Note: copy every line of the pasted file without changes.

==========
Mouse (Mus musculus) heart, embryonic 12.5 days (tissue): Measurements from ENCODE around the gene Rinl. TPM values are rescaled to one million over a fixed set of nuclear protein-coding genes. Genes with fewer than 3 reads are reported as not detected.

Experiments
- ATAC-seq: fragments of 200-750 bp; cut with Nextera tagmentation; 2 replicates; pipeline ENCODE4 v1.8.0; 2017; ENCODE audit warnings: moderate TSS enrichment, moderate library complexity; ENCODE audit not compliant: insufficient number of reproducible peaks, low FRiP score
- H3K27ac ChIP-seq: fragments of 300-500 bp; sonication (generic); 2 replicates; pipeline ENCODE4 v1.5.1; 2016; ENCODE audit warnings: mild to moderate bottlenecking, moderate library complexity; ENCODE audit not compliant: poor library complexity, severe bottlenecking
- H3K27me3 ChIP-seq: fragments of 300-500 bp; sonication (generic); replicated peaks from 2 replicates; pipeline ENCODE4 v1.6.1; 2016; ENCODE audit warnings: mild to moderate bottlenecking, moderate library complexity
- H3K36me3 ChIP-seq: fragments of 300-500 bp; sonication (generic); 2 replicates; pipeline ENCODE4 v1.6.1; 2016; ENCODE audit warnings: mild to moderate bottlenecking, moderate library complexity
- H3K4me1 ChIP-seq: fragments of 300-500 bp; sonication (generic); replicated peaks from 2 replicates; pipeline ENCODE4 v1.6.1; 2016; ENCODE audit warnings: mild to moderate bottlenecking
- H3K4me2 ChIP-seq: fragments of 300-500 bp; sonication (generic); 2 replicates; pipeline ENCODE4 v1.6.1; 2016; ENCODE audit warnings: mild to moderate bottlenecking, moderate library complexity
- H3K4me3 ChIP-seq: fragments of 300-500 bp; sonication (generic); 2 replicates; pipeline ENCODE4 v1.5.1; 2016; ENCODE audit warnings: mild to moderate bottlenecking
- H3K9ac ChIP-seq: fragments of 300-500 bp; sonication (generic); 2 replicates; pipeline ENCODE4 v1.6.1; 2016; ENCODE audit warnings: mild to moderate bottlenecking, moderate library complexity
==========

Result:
Mouse (Mus musculus) heart, embryonic 12.5 days (tissue): Measurements from ENCODE around the gene Rinl. TPM values are rescaled to one million over a fixed set of nuclear protein-coding genes. Genes with fewer than 3 reads are reported as not detected.

Experiments
- ATAC-seq: fragments of 200-750 bp; cut with Nextera tagmentation; 2 replicates; pipeline ENCODE4 v1.8.0; 2017; ENCODE audit warnings: moderate TSS enrichment, moderate library complexity; ENCODE audit not compliant: insufficient number of reproducible peaks, low FRiP score
- H3K27ac ChIP-seq: fragments of 300-500 bp; sonication (generic); 2 replicates; pipeline ENCODE4 v1.5.1; 2016; ENCODE audit warnings: mild to moderate bottlenecking, moderate library complexity; ENCODE audit not compliant: poor library complexity, severe bottlenecking
- H3K27me3 ChIP-seq: fragments of 300-500 bp; sonication (generic); replicated peaks from 2 replicates; pipeline ENCODE4 v1.6.1; 2016; ENCODE audit warnings: mild to moderate bottlenecking, moderate library complexity
- H3K36me3 ChIP-seq: fragments of 300-500 bp; sonication (generic); 2 replicates; pipeline ENCODE4 v1.6.1; 2016; ENCODE audit warnings: mild to moderate bottlenecking, moderate library complexity
- H3K4me1 ChIP-seq: fragments of 300-500 bp; sonication (generic); replicated peaks from 2 replicates; pipeline ENCODE4 v1.6.1; 2016; ENCODE audit warnings: mild to moderate bottlenecking
- H3K4me2 ChIP-seq: fragments of 300-500 bp; sonication (generic); 2 replicates; pipeline ENCODE4 v1.6.1; 2016; ENCODE audit warnings: mild to moderate bottlenecking, moderate library complexity
- H3K4me3 ChIP-seq: fragments of 300-500 bp; sonication (generic); 2 replicates; pipeline ENCODE4 v1.5.1; 2016; ENCODE audit warnings: mild to moderate bottlenecking
- H3K9ac ChIP-seq: fragments of 300-500 bp; sonication (generic); 2 replicates; pipeline ENCODE4 v1.6.1; 2016; ENCODE audit warnings: mild to moderate bottlenecking, moderate library complexity